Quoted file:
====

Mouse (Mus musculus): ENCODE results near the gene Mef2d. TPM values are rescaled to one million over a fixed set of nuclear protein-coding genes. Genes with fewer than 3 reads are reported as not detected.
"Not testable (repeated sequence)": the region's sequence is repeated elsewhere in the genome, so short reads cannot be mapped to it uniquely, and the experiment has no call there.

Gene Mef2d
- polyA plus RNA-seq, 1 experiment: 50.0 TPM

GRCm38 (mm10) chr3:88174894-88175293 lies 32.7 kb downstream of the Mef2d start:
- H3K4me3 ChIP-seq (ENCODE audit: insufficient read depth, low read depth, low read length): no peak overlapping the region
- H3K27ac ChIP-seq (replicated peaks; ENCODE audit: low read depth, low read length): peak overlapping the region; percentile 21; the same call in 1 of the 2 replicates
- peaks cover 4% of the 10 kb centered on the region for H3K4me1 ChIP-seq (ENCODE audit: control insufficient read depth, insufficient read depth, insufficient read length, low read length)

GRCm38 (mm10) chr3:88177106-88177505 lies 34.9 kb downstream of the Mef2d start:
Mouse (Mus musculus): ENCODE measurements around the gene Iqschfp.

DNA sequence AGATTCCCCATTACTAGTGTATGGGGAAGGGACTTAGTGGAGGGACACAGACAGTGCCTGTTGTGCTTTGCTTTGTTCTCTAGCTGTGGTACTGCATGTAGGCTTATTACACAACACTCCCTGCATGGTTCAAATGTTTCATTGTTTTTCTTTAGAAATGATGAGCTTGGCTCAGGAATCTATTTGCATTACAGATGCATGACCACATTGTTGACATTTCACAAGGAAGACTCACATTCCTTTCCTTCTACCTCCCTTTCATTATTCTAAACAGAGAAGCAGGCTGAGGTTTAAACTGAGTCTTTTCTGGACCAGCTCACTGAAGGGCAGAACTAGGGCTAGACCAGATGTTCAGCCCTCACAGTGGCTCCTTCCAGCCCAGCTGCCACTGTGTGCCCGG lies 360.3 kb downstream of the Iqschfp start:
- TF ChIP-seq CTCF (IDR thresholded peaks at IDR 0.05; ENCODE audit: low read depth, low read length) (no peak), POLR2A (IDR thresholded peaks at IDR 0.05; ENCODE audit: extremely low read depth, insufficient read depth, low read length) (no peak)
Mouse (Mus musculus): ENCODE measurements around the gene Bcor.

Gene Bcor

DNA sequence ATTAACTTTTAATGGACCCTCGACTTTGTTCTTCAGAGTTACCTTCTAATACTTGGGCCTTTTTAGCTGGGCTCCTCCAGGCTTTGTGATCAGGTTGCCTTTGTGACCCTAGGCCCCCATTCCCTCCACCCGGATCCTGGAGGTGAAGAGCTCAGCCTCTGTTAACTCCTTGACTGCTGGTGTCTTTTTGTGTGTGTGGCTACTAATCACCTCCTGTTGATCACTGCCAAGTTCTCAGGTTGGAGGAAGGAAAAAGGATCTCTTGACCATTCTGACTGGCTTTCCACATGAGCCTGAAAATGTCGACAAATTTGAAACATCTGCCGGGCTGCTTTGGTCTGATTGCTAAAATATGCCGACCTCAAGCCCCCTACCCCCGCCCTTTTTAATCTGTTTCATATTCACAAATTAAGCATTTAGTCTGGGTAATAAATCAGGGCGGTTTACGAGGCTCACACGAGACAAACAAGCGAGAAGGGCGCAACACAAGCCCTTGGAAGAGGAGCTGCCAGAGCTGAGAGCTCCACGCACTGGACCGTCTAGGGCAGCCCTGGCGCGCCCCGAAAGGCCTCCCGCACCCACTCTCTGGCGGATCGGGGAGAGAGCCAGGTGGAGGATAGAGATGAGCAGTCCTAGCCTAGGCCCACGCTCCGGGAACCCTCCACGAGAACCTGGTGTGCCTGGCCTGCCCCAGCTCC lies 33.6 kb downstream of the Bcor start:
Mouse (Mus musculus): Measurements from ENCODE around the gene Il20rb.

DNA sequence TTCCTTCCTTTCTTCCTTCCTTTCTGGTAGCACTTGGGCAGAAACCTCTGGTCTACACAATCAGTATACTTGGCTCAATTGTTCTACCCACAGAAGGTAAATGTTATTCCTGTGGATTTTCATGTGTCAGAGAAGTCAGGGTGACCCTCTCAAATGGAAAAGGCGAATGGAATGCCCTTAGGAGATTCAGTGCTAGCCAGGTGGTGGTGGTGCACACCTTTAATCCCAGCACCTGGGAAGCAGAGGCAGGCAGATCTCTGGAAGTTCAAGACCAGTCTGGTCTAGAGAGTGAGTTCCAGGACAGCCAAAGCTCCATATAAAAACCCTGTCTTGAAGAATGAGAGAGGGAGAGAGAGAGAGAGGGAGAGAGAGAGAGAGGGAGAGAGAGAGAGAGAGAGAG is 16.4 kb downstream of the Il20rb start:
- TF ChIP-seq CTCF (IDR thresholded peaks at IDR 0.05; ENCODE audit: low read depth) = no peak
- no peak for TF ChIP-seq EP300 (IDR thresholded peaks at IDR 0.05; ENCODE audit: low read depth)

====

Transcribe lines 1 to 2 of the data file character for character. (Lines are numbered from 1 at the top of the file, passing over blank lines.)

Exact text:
Mouse (Mus musculus): ENCODE results near the gene Mef2d. TPM values are rescaled to one million over a fixed set of nuclear protein-coding genes. Genes with fewer than 3 reads are reported as not detected.
"Not testable (repeated sequence)": the region's sequence is repeated elsewhere in the genome, so short reads cannot be mapped to it uniquely, and the experiment has no call there.